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Mark Olival-Bartley studied applied linguistics at Hawaii Pacific University, attaining B.A. and M.A. degrees in TESOL, and poetry at the City College of New York. He is now anatomizing the prosody of E. A. Robinson’s sonnets for his dissertation at Amerika Institut of LMU Munich, where also he edits a poetry weekly. His poems and translations have appeared in journals on both sides of the Atlantic. He is the resident poet at EcoHealth, where his science-themed verse is regularly featured, and a senior copyeditor of Review of International American Studies.



by William Shakespeare

My loue is ſtrengthned though more weake in ſee-
I loue not leſſe,thogh leſſe the ſhow appeare, (ming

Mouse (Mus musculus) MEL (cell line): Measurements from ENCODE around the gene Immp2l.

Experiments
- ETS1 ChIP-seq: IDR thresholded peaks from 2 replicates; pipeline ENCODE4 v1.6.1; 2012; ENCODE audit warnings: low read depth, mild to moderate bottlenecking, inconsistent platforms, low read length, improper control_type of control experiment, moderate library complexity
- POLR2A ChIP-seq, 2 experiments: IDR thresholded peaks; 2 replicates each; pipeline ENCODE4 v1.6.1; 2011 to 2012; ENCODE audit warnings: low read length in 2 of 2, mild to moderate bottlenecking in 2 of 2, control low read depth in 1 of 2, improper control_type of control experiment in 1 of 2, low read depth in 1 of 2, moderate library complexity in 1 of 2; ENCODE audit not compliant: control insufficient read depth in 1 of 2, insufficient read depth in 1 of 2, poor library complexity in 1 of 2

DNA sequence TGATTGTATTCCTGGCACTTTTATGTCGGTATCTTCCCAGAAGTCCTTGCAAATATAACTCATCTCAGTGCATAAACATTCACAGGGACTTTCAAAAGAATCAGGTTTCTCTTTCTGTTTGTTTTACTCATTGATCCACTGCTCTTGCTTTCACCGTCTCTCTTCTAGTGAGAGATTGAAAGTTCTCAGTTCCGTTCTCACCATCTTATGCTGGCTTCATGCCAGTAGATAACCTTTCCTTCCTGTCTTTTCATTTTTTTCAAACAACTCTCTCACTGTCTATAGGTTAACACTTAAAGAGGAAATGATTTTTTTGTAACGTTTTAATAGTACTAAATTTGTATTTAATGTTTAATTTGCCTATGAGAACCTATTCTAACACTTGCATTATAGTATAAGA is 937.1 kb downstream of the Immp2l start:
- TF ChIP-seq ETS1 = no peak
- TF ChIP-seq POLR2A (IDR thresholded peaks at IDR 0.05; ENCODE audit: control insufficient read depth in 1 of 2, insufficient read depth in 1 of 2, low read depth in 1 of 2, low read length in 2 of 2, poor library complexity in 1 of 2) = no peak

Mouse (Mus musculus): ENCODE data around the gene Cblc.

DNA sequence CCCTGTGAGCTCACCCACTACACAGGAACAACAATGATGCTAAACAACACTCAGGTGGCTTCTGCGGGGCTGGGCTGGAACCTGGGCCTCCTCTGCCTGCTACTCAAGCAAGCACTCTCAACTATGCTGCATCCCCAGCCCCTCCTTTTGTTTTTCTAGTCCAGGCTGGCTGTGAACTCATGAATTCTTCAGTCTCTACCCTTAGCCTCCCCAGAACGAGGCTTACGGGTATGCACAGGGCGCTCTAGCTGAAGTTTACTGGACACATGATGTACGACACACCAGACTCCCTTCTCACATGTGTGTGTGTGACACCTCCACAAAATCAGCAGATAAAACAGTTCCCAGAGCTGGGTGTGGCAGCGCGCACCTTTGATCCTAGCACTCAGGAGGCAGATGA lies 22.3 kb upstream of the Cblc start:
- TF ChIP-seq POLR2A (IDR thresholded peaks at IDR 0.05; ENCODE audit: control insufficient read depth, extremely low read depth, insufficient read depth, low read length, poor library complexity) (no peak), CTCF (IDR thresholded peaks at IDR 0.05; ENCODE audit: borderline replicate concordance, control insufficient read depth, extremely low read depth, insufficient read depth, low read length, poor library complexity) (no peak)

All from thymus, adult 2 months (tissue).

That loue is marchandiz'd,whoſe ritch eſteeming,
The owners tongue doth publiſh euery where.
Our loue was new,and then but in the ſpring,
When I was wont to greet it with my laies,
As Philomell in ſummers front doth ſinge,
And ſtops his pipe in growth of riper daies:
Not that the ſummer is leſſe pleaſant now
Than when her mournefull himns did huſh the night,
But that wild muſick burthens euery bow,
And ſweets growne common looſe their deare delight,
   Therefore like her, I ſome-time hold my tongue:
   Becauſe I would not dull you with my ſonge.

Note:  A recitation can be heard here.

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